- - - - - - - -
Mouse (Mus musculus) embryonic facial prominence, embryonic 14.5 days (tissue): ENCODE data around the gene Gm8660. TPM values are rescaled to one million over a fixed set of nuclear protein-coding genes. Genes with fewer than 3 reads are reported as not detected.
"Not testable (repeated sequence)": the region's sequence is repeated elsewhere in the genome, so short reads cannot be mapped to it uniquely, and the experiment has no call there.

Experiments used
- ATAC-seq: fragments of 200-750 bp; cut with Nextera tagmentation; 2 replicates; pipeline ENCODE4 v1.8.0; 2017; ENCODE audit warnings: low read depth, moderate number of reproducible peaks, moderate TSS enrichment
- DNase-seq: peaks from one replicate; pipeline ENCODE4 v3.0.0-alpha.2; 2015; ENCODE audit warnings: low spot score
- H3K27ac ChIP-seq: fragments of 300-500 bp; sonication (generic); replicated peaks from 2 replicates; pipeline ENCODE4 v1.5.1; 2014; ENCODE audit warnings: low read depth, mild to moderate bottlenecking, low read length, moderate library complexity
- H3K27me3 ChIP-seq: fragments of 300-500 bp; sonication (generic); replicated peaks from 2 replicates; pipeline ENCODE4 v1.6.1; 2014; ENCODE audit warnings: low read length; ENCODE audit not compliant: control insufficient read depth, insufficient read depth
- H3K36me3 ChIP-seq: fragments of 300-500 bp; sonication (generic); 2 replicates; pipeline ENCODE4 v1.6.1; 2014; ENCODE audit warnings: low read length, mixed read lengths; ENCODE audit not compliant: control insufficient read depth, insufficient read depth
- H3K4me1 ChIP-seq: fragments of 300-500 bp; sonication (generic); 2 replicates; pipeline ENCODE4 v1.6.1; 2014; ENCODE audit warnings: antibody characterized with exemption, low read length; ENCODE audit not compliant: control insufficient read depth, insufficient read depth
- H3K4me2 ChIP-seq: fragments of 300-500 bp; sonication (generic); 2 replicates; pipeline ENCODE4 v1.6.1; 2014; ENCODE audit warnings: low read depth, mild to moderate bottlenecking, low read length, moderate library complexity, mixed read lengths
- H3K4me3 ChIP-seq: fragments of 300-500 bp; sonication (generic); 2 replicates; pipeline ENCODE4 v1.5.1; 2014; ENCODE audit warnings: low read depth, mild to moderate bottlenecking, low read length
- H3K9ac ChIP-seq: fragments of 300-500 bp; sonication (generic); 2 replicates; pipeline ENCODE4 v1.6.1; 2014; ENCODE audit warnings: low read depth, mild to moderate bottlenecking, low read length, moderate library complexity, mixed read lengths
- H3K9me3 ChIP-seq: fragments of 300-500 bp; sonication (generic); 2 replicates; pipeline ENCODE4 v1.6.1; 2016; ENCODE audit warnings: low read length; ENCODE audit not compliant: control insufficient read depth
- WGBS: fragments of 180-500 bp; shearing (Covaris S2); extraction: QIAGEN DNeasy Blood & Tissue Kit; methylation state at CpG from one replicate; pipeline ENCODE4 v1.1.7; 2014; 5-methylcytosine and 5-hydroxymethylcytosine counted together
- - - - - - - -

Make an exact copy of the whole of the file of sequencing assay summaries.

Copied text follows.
Mouse (Mus musculus) embryonic facial prominence, embryonic 14.5 days (tissue): ENCODE data around the gene Gm8660. TPM values are rescaled to one million over a fixed set of nuclear protein-coding genes. Genes with fewer than 3 reads are reported as not detected.
"Not testable (repeated sequence)": the region's sequence is repeated elsewhere in the genome, so short reads cannot be mapped to it uniquely, and the experiment has no call there.

Experiments used
- ATAC-seq: fragments of 200-750 bp; cut with Nextera tagmentation; 2 replicates; pipeline ENCODE4 v1.8.0; 2017; ENCODE audit warnings: low read depth, moderate number of reproducible peaks, moderate TSS enrichment
- DNase-seq: peaks from one replicate; pipeline ENCODE4 v3.0.0-alpha.2; 2015; ENCODE audit warnings: low spot score
- H3K27ac ChIP-seq: fragments of 300-500 bp; sonication (generic); replicated peaks from 2 replicates; pipeline ENCODE4 v1.5.1; 2014; ENCODE audit warnings: low read depth, mild to moderate bottlenecking, low read length, moderate library complexity
- H3K27me3 ChIP-seq: fragments of 300-500 bp; sonication (generic); replicated peaks from 2 replicates; pipeline ENCODE4 v1.6.1; 2014; ENCODE audit warnings: low read length; ENCODE audit not compliant: control insufficient read depth, insufficient read depth
- H3K36me3 ChIP-seq: fragments of 300-500 bp; sonication (generic); 2 replicates; pipeline ENCODE4 v1.6.1; 2014; ENCODE audit warnings: low read length, mixed read lengths; ENCODE audit not compliant: control insufficient read depth, insufficient read depth
- H3K4me1 ChIP-seq: fragments of 300-500 bp; sonication (generic); 2 replicates; pipeline ENCODE4 v1.6.1; 2014; ENCODE audit warnings: antibody characterized with exemption, low read length; ENCODE audit not compliant: control insufficient read depth, insufficient read depth
- H3K4me2 ChIP-seq: fragments of 300-500 bp; sonication (generic); 2 replicates; pipeline ENCODE4 v1.6.1; 2014; ENCODE audit warnings: low read depth, mild to moderate bottlenecking, low read length, moderate library complexity, mixed read lengths
- H3K4me3 ChIP-seq: fragments of 300-500 bp; sonication (generic); 2 replicates; pipeline ENCODE4 v1.5.1; 2014; ENCODE audit warnings: low read depth, mild to moderate bottlenecking, low read length
- H3K9ac ChIP-seq: fragments of 300-500 bp; sonication (generic); 2 replicates; pipeline ENCODE4 v1.6.1; 2014; ENCODE audit warnings: low read depth, mild to moderate bottlenecking, low read length, moderate library complexity, mixed read lengths
- H3K9me3 ChIP-seq: fragments of 300-500 bp; sonication (generic); 2 replicates; pipeline ENCODE4 v1.6.1; 2016; ENCODE audit warnings: low read length; ENCODE audit not compliant: control insufficient read depth
- WGBS: fragments of 180-500 bp; shearing (Covaris S2); extraction: QIAGEN DNeasy Blood & Tissue Kit; methylation state at CpG from one replicate; pipeline ENCODE4 v1.1.7; 2014; 5-methylcytosine and 5-hydroxymethylcytosine counted together